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Jared S. Magee, Luke M. Pittman, Leslie A. Jette-Kelly
(Department of Medicine, Madigan Army Medical Center, Joint Base Lewis-McChord, WA, USA)
Am J Case Rep 2018; 19:1204-1207
Asthma is a common disease in the U.S. population. Initial therapy in the stepwise approach for asthma management is short-acting β₂-agonist (SABA) therapy as needed for symptom control. However, a significant adverse event that can occur with administration is bronchospasm. Here, we report a case of paradoxical bronchospasm with administration of SABAs during multiple pulmonary function tests (PFTs).
CASE REPORT: A 25-year-old, non-smoking, African American male with a history of moderate asthma and allergic rhinitis treated with fluticasone/salmeterol diskus, albuterol hydrofluoroalkane (HFA) inhaler, and montelukast presented to our clinic complaining of recurrent episodes of acute shortness of breath immediately following each administration of albuterol for 4 weeks. PFTs were performed with levalbuterol (Xopenex) and albuterol (ProAir), yielding significant decrease in forced expiratory volume in 1 second (FEV1) and forced vital capacity (FVC). Nebulized albuterol and ipratropium bromide also improved FEV1 and FVC. He was successfully transitioned to an ipratropium rescue inhaler for asthma exacerbations.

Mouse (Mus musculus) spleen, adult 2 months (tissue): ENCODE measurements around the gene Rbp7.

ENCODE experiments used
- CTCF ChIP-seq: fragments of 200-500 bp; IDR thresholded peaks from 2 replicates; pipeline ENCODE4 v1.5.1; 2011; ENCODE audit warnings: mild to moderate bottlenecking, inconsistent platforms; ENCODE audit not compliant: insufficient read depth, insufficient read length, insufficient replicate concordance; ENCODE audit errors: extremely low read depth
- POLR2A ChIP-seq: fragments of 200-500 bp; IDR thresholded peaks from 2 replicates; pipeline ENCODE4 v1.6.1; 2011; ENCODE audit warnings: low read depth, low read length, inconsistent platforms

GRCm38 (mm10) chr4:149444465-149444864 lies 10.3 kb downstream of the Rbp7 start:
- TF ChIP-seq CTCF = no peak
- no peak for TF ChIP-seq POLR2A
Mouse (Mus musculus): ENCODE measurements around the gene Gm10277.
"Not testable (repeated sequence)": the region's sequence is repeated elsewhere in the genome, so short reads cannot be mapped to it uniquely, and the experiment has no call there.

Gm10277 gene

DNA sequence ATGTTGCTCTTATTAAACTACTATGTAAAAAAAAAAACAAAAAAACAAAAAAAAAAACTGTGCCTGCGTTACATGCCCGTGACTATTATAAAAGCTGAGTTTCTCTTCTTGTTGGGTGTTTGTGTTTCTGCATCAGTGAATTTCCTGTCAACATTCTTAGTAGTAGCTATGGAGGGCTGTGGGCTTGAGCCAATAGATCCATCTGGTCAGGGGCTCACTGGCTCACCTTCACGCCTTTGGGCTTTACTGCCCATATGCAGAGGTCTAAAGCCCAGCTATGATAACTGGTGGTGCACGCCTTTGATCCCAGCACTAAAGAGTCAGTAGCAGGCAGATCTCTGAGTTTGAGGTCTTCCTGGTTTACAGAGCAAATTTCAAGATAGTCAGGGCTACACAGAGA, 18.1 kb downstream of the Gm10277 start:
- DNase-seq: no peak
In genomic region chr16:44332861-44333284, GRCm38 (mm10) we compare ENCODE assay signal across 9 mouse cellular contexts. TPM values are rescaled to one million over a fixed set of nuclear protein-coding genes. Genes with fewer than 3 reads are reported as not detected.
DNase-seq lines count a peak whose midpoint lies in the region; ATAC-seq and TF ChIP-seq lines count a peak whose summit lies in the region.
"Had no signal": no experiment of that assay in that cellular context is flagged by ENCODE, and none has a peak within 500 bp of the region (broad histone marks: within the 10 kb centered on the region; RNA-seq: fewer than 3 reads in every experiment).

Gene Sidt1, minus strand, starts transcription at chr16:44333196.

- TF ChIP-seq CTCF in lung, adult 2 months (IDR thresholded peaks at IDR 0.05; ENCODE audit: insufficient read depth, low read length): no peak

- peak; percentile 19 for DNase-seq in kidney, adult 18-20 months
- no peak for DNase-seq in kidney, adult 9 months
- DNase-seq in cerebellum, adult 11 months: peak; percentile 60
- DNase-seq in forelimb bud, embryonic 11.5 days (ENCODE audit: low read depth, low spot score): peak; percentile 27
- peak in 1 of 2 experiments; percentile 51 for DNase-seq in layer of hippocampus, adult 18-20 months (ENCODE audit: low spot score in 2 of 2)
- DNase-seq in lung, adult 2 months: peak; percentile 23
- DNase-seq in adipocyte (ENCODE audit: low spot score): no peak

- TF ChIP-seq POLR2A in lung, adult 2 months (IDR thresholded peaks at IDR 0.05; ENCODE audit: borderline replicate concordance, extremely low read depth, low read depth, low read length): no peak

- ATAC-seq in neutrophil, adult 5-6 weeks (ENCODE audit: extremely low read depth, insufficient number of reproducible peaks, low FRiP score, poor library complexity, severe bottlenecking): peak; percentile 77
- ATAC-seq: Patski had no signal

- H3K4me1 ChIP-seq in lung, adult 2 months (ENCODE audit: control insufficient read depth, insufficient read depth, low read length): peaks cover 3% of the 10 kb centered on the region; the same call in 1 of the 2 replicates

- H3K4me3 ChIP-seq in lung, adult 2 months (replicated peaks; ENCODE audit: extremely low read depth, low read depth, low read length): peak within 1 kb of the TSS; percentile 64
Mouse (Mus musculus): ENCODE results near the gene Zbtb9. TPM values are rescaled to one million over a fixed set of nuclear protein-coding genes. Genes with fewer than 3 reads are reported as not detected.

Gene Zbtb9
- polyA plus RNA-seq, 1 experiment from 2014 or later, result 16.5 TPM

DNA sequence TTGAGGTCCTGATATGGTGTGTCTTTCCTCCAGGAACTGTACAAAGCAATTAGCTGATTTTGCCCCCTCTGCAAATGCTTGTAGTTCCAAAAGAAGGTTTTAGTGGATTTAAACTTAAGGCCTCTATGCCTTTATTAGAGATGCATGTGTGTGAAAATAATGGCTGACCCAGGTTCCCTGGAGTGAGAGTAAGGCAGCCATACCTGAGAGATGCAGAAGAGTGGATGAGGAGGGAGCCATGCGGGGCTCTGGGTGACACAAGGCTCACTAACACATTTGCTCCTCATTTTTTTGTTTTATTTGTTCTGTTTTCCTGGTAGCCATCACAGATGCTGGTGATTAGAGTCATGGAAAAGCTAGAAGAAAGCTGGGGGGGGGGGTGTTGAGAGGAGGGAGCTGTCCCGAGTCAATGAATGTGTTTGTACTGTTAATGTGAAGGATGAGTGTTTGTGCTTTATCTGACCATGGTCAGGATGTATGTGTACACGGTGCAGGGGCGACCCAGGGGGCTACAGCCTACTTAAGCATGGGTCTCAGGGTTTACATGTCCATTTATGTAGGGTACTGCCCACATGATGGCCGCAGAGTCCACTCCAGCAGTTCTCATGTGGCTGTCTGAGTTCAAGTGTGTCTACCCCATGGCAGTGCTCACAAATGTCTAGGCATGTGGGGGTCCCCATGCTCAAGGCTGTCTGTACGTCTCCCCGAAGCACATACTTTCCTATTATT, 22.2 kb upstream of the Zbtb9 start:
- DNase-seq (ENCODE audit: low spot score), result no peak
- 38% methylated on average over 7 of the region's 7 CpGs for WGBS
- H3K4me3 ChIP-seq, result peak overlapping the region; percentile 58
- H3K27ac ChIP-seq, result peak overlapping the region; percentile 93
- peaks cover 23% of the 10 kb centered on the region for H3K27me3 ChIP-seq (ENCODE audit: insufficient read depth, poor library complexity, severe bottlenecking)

CONCLUSIONS: Paradoxical bronchoconstriction is the unexpected constriction of smooth muscle walls of the bronchi that occurs in the setting of an expected bronchodilatory response. This phenomenon has been observed with β₂-agonist-containing inhaler formulations and is an under-recognized adverse event. Theories suggest that the formulation excipients can trigger airway hyperresponsiveness in patients with allergically inflamed airways. Removal of excipients or use of anticholinergic inhalers improved respiratory function. Clinicians should be aware of paradoxical bronchospasm as an adverse effect with common inhaler formulations containing β₂-agonists and counsel patients accordingly in the appropriate clinical setting.